Thomas Dolby, 5.03.06, Joe's Pub
by Charlotte Deaver
Twenty-five years after his hit record, The Golden Age of Wireless, and over fifteen years after releasing much music at all other than ringtones, Thomas Dolby is once again on tour. Performing mostly old (but some newer) material at Joe's Pub last month, he sang as he twirled around numerous buttons and knobs for a loyal audience of once-and-long-time fans.
Even if you don't know the name of the song, most of us have heard his hit from the early 1980s, "She Blinded Me With Science." I remember the entire record, though, so it was fun to hear all those songs, like "One Of Our Submarines" and "Radio Silence."
Thomas Dolby wants to show us that he's a conceptual artist, but his music is pure pop. And there's something super pretentious about that. Clearly a shy sort of fellow, he comes across as one who doesn't get out of his basement or behind the great curtain very often. What would his body do on stage without all that equiptment? It's practically prosthetic, he's so tethered to it. He presents himself as some kind of technological Nordic wizard, wearing a huge, burdensome trenchcoat, which he shed, thankfully, mid-set. And all the while, let's face it: he's going for the rock beat, and so are we. He made a big deal about wishing he didn't have to play his major hit, kind of complaining about it a bit. But why? That's his bread and butter! That's his gift horse. I just wanted to shout, "Get over your ass and PLAY THE SONG!" (Some friends of mine will be pleased to hear that I did NOT, in fact, shout anything to the performer that night.)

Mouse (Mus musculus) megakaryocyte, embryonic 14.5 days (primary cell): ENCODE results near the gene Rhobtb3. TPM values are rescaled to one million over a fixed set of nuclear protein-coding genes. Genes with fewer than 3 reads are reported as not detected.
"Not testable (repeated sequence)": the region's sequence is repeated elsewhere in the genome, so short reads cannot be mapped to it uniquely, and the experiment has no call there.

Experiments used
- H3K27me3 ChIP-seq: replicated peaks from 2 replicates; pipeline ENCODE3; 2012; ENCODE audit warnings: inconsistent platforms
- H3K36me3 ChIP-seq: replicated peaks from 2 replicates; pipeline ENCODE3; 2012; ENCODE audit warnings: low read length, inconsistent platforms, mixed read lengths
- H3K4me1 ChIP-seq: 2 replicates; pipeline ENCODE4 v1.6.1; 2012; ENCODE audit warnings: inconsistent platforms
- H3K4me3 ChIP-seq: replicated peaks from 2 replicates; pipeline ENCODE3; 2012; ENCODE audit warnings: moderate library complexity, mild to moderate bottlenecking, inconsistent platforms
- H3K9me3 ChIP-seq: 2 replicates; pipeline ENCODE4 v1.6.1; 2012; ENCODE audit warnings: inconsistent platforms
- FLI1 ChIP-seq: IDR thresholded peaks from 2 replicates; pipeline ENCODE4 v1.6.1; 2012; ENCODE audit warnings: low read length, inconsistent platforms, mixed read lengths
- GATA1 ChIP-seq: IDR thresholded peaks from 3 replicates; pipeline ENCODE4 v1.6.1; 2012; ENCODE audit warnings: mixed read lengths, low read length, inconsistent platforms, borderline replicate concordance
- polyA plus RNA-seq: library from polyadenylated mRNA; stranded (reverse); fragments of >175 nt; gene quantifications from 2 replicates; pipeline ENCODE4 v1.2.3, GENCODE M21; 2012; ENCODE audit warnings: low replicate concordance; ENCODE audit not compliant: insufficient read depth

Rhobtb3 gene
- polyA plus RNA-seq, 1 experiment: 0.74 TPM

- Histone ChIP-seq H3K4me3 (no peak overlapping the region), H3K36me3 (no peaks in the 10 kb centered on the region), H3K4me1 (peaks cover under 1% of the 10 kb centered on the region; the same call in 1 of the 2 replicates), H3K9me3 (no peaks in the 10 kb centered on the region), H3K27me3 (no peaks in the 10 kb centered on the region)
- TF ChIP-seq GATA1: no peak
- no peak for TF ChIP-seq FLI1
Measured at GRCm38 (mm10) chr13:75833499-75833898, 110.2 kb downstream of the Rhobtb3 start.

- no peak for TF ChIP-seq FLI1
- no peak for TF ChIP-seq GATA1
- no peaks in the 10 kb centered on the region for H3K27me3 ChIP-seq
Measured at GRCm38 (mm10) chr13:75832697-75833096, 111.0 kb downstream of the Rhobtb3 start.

And all those machines: what are they? In an interview for NPR he explained that although the sound source for most of the music was his computer, he has a "fetish for big dials and knobs." Taking old field measurement equipment from royal navy or us airforce, including an Ascylascope from the 1940s, he "gutted them out and retro-fitted them for midi."
Because he's all alone up there on stage, looking slightly freaky and uncomfortable, (playing with himself, playing with his toys) I found myself wondering what kind of music he listens to, if he goes to see live music, if he's married and if his wife brings him dinner everynight in his vast, sprawling (I imagined) basement, like the scientist in the movie "The Fly." A shortish, stocky guy, he definitely works out a lot (but not, of course, at a public gym (I'm making this up completely): he's got more equipment in his basement for that).
It's as though he really WANTS to get funky, but can't quite do it, socially; he has to do it by himself. This is a guy who's got a lot more fetishes, or SHOULD have a lot more fetishes, than for just dials and knobs. He's not someone who would ever tour with a band, even though some fat bass and guitars would generate a lot of heat for an otherwise dry, masterbatory, and even perhaps narcissistic performance that is geared towards nostalgia, and not, unfortunately, for immediacy.